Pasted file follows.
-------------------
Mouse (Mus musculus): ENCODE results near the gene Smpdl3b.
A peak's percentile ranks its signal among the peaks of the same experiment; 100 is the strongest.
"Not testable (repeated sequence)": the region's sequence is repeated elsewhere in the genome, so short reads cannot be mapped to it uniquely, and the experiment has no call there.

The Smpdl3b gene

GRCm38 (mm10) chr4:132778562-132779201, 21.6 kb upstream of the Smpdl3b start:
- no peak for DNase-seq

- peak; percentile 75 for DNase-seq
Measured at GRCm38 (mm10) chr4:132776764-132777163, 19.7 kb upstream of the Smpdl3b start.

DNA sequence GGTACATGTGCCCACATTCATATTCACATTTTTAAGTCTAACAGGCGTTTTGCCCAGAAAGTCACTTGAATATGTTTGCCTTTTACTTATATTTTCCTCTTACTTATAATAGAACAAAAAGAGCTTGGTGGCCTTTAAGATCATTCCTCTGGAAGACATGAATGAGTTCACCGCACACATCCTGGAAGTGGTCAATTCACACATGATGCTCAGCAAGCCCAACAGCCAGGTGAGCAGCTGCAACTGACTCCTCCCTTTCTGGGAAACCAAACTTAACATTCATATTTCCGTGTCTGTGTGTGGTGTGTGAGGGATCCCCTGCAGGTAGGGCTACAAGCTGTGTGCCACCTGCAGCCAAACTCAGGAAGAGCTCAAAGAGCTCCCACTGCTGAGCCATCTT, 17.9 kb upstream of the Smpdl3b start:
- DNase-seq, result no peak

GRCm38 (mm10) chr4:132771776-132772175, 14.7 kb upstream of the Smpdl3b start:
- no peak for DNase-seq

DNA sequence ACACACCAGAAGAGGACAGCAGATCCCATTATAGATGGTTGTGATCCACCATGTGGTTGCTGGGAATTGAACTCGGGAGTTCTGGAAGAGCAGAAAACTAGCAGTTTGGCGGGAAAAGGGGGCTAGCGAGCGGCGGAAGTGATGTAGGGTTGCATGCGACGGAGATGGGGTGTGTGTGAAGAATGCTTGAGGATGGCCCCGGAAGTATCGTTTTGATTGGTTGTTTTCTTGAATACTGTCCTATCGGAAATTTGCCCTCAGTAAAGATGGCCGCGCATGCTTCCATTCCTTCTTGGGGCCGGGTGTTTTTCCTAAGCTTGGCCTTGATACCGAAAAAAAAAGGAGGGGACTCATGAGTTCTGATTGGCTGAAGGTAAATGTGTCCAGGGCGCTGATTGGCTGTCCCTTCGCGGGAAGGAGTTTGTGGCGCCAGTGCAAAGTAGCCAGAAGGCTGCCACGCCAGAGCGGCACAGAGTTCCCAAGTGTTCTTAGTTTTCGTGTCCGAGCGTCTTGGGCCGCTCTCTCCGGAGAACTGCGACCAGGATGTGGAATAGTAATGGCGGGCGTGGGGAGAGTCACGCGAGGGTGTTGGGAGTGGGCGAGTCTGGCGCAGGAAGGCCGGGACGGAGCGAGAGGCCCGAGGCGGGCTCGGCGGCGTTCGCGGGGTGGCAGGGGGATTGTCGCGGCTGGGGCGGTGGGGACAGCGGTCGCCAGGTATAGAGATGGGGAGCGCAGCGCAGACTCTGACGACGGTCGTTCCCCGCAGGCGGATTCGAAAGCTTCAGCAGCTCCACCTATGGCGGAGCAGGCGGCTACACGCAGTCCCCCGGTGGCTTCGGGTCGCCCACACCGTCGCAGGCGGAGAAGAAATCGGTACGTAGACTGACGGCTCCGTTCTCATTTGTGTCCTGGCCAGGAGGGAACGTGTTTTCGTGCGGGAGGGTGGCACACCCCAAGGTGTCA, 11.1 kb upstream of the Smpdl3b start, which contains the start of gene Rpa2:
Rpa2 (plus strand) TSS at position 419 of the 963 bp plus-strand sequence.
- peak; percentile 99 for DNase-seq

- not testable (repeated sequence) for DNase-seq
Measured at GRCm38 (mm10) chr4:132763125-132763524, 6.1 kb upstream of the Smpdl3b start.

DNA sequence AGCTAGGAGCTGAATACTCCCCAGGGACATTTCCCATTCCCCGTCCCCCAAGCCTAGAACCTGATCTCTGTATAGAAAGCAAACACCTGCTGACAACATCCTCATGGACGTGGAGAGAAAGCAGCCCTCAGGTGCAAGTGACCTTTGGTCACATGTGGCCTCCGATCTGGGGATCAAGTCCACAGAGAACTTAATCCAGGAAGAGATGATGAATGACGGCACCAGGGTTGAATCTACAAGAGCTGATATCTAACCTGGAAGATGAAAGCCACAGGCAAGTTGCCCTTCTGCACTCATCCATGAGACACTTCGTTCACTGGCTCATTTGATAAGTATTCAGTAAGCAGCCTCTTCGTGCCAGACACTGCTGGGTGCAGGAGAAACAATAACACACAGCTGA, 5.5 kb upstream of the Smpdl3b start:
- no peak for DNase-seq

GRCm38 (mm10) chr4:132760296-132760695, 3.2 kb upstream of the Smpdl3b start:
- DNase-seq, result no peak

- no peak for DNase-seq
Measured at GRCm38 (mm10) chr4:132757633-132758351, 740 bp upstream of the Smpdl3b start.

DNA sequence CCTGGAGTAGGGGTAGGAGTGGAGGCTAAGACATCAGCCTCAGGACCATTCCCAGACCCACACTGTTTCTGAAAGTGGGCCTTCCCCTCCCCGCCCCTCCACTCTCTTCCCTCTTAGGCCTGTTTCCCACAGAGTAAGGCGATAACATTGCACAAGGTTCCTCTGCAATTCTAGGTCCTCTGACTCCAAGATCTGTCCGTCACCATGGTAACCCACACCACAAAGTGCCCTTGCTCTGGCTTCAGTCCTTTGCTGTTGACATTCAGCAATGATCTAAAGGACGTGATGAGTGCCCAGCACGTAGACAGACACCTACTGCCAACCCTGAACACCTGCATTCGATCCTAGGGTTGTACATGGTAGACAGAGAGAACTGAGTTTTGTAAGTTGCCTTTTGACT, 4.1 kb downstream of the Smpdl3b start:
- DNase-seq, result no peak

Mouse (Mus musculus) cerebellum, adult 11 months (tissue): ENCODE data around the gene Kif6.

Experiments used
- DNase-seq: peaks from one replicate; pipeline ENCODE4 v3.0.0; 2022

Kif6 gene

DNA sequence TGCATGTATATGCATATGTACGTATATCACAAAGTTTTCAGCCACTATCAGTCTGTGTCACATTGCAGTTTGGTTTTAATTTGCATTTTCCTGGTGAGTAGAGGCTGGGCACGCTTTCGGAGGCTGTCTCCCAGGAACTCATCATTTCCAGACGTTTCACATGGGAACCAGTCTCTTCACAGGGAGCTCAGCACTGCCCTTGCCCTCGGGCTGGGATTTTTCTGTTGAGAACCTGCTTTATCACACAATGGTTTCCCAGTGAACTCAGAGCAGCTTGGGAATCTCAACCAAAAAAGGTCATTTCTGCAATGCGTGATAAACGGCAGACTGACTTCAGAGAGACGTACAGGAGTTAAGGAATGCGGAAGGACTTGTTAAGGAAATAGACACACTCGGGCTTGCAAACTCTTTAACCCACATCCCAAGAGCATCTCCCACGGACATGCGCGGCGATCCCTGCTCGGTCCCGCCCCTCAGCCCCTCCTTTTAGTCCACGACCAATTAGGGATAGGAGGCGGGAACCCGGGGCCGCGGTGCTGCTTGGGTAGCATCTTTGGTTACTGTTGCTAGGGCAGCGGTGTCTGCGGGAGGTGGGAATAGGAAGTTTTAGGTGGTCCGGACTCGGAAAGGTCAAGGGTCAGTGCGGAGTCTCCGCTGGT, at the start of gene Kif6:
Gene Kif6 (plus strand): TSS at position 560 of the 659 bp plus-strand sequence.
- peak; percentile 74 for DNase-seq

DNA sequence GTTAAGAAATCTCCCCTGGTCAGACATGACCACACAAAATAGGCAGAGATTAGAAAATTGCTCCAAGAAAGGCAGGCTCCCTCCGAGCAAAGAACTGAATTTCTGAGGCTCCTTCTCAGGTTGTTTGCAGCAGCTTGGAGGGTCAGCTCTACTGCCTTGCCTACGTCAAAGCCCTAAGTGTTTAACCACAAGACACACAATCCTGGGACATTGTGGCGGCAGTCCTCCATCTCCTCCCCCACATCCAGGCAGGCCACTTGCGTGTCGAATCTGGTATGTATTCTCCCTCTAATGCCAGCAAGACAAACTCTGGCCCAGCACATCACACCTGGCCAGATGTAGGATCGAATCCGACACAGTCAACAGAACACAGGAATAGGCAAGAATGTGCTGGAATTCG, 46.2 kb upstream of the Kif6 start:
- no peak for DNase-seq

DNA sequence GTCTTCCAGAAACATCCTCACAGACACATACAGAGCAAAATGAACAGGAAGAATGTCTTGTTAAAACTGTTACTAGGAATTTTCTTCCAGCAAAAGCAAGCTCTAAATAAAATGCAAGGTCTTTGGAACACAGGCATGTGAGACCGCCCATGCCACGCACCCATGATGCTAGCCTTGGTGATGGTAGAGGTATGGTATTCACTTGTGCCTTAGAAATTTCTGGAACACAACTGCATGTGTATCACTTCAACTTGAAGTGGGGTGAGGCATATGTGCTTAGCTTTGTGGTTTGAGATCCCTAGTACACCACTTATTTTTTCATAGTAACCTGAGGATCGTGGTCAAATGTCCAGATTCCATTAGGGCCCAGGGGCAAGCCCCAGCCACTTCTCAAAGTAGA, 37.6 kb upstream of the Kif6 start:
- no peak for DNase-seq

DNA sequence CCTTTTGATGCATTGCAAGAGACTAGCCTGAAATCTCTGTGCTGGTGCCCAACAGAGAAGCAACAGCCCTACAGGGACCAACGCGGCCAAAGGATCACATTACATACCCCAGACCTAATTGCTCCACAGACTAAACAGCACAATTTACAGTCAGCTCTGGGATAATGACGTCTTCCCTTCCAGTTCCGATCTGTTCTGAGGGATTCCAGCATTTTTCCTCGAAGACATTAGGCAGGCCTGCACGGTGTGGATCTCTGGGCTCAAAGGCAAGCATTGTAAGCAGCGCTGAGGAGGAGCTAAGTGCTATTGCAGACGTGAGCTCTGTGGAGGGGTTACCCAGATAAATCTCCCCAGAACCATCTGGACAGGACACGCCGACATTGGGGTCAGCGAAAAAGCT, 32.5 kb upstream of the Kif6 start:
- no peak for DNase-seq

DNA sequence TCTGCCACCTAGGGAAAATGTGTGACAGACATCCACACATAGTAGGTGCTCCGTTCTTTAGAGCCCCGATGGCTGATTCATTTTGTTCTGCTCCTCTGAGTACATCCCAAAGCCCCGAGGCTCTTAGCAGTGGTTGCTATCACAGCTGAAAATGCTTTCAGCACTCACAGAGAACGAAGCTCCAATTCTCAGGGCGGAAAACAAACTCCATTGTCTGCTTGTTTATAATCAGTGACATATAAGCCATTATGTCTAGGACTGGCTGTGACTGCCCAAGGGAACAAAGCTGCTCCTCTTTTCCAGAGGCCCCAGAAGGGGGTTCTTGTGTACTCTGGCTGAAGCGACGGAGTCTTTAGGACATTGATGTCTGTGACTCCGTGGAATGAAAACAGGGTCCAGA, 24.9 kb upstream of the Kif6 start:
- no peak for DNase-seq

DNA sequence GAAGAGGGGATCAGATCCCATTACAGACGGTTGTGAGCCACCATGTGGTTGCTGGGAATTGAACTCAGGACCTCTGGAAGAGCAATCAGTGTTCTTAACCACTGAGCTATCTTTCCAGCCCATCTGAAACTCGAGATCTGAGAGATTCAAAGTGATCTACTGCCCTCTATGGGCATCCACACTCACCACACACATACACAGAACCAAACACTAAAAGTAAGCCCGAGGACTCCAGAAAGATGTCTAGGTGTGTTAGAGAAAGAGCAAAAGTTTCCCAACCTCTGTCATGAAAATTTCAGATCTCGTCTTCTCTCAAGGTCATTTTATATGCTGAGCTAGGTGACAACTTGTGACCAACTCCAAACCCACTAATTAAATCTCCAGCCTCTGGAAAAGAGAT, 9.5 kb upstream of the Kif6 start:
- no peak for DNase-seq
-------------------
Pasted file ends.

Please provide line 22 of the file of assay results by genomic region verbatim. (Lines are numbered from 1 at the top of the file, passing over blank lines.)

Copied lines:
- no peak for DNase-seq